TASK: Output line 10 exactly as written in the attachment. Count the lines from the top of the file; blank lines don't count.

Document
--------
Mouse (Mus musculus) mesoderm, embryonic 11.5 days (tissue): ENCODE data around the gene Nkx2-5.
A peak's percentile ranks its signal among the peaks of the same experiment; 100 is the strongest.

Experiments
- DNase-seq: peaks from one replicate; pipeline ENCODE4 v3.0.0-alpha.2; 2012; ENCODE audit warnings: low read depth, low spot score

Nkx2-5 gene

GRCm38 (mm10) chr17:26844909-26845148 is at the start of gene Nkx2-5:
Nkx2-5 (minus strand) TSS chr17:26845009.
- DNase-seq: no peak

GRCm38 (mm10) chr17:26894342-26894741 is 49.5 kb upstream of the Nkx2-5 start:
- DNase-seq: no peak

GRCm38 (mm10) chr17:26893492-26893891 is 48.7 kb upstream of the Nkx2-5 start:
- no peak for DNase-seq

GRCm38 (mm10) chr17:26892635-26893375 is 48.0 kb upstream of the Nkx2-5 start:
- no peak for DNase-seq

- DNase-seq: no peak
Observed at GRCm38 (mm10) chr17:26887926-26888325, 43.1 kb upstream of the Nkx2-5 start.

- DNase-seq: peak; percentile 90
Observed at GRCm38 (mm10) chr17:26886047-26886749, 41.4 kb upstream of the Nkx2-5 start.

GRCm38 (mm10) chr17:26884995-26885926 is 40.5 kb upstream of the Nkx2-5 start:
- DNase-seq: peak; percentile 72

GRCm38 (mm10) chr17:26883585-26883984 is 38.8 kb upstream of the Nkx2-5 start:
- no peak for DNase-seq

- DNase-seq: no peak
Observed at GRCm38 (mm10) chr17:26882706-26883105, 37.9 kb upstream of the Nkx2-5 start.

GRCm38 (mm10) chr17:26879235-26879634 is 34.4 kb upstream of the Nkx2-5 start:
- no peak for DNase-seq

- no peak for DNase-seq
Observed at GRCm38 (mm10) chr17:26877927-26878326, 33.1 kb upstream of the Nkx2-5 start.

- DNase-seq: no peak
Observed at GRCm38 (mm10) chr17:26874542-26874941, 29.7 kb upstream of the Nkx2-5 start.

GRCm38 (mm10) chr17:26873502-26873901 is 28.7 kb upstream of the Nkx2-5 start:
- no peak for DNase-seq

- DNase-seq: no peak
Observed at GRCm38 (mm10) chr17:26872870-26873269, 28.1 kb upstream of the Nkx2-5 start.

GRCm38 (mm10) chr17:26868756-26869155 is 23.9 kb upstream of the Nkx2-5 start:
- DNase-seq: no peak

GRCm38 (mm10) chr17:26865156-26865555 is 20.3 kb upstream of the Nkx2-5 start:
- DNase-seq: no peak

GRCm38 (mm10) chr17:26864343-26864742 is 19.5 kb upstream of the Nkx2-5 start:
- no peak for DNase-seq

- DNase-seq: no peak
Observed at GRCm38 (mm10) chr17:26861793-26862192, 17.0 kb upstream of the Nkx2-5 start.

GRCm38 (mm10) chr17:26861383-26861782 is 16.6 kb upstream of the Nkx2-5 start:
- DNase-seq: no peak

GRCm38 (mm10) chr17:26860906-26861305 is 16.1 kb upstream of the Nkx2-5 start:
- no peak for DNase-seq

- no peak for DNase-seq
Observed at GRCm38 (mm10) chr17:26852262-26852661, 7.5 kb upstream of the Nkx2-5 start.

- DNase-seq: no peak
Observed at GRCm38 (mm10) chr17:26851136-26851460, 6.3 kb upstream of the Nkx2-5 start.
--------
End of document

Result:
- DNase-seq: no peak